Thornsbury allegedly had a "messenger" tell the county prosecutor to make sure Woodruff received six months in jail for the misdemeanor charge -- "an extraordinarily harsh punishment even if [Woodruff] had been guilty," according to prosecutors.
Woodruff refused to take a deal offered by prosecutors that would have jailed him for six months for the charge. On the eve of his trial date, a prosecutor ended up dismissing the case because he believed the prosecution was not in the interest of justice, prosecutors say.
Charleston lawyer Mike Callaghan, who represents the Woodruffs, said they plan to sue, according to the AP.
The Federal Bureau of Investigation and the State Police conducted the investigation. Assistant U.S. Attorney Steven Ruby is in charge of the prosecution.
Neither Moore nor Fletcher will be charged, Goodwin said Thursday.
Moore has been placed on paid administrative leave by the State Police until an internal investigation is complete.
State Police spokesman Sgt. Michael Baylous said personnel laws prohibited him from naming the trooper placed on leave, even though the federal indictment names Moore.
Baylous said State Police assisted in the corruption probe, and knew about the allegations of misconduct by the trooper. He said they held off taking action against the trooper until the indictment was unsealed to keep from jeopardizing the federal investigation.
"The agency's integrity is of the utmost importance not only to me, but the the people we serve," State Police Superintendent Col. Jay Smithers said in a statement. "I have faith that this established process will serve the best interest of the public, the West Virginia State Police, and more importantly, justice itself."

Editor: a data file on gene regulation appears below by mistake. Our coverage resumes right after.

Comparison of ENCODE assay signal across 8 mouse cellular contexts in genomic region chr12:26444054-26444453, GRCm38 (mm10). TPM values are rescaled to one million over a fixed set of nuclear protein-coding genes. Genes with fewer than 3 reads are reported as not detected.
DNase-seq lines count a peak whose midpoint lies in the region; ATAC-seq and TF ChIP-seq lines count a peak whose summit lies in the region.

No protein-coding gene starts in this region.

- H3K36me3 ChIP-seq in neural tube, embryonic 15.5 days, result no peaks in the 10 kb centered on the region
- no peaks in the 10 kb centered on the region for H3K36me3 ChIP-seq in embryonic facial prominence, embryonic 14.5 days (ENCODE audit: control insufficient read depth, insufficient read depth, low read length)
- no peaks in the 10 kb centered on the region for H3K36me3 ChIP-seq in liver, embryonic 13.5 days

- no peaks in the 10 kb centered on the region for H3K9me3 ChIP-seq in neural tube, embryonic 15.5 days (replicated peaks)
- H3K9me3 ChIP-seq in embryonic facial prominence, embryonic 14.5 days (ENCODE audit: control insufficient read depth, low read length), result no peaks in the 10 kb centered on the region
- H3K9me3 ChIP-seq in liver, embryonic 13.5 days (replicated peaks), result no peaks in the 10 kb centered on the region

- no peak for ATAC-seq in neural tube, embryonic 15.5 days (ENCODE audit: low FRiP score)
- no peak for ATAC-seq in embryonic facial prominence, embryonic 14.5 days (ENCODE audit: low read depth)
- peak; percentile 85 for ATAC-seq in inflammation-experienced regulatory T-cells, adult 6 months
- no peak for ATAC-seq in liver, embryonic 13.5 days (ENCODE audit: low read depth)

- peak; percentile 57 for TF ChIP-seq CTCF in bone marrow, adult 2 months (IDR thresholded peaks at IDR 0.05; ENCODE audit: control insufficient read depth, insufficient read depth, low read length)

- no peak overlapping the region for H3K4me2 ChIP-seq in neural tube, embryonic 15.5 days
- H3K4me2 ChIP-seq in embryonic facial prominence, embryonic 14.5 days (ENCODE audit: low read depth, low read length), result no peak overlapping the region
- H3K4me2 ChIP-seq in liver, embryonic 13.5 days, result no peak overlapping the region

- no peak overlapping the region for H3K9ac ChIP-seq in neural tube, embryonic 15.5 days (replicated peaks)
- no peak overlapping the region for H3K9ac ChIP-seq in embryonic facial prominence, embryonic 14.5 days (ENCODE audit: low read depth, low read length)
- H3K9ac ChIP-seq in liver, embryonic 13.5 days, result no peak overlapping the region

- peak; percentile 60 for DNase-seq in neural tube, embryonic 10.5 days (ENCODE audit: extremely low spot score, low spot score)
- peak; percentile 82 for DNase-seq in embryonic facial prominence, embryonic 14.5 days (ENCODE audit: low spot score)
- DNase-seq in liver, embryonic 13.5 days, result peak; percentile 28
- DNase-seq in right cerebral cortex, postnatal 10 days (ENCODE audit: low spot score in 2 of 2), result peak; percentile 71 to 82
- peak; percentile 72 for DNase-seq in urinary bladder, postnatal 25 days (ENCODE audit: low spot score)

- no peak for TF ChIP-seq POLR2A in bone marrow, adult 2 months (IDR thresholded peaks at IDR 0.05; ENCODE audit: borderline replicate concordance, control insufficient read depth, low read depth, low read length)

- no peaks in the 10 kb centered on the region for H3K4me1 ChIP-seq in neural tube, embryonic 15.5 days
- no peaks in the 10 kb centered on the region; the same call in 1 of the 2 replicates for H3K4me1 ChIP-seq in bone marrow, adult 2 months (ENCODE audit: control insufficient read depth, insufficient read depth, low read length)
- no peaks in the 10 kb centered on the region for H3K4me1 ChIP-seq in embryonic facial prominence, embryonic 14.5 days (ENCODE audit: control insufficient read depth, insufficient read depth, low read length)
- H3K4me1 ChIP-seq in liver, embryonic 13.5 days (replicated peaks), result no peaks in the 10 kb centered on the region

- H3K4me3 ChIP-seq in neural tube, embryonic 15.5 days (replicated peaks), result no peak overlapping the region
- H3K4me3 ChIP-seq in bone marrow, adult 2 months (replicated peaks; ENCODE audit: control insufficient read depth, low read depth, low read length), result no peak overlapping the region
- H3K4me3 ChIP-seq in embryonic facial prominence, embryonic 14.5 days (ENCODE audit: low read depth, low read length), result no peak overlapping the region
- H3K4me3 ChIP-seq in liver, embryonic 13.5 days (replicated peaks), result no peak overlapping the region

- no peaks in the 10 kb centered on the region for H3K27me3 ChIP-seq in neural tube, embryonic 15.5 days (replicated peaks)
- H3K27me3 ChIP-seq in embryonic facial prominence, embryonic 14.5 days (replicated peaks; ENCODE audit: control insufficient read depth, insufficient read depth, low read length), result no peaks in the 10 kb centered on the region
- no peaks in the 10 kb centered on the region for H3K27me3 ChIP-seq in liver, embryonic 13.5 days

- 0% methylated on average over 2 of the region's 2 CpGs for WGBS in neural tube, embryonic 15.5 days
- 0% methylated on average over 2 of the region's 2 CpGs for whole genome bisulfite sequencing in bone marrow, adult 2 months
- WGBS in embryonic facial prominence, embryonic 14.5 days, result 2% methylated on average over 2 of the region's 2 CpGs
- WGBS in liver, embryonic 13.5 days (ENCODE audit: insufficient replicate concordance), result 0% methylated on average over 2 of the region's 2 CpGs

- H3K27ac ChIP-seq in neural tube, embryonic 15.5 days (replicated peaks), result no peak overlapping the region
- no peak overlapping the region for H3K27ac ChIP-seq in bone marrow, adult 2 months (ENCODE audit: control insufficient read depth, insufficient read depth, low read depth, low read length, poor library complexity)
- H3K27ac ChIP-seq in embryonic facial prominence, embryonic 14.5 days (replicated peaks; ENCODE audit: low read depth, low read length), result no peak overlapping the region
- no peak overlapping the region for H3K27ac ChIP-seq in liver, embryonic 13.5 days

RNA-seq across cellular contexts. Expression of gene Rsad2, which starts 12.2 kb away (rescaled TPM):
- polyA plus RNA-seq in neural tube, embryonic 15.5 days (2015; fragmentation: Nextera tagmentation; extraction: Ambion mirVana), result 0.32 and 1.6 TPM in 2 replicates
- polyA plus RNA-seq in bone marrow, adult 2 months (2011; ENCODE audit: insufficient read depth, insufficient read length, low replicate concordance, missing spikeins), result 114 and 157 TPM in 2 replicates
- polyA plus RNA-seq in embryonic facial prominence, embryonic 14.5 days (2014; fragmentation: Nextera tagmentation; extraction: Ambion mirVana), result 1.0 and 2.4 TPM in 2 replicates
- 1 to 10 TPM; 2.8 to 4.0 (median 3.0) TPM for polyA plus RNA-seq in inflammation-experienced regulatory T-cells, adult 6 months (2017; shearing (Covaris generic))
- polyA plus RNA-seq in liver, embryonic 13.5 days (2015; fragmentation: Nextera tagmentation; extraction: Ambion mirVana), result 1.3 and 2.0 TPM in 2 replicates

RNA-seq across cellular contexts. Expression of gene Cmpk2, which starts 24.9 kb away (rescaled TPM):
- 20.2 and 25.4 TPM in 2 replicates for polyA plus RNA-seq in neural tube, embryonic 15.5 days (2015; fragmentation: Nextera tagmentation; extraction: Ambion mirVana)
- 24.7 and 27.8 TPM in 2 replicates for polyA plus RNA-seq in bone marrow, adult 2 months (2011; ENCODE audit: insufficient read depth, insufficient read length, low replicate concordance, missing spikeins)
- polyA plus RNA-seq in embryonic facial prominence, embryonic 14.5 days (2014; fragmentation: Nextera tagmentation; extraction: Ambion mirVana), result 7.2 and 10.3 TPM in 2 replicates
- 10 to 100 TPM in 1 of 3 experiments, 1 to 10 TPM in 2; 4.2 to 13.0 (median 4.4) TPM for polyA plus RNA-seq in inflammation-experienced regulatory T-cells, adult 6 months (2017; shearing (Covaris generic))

State Supreme Court Administrator Steve Canterbury filed an "extraordinary complaint" against Thornsbury. Under Rule 2.14 of the Rules of Judical Disciplinary Procedure, the extraordinary remedy can be taken if a judge is convicted of or indicted for an alleged crime.
The complaint went to the state Judicial Investigation Commission, which recommended that Thornsbury be suspended without pay. The Supreme Court agreed with the recommendation, and suspended Thornsbury immediately until the outcome of the criminal proceedings.
Thornsbury is a member of the Board of Trustees for the University of Pikeville in Kentucky, but his name and photo were removed from the school's website Thursday afternoon.
He graduated from the University of Kentucky College of Law and then worked as an assistant prosecutor in Mingo County from 1981 to 1983. He then ran his own civil and criminal law practice in Williamson.
Thornsbury ran for the House of Delegates in 1988, as part of what he said was a movement to clean up Mingo County politics.
"It's up to the people this time," Thornsbury told The Associated Press at the time. "They can choose the old way, or they can take the best opportunity they've had to vote good, honest candidates into office."
Thornsbury lost that bid for House, and a second try for the post two years later. Then in January 1997, Thornsbury was appointed to the Mingo Circuit Court bench by then-Gov. Gaston Caperton to replace Justice Elliott "Spike" Maynard, who had won a state Supreme Court seat the previous November.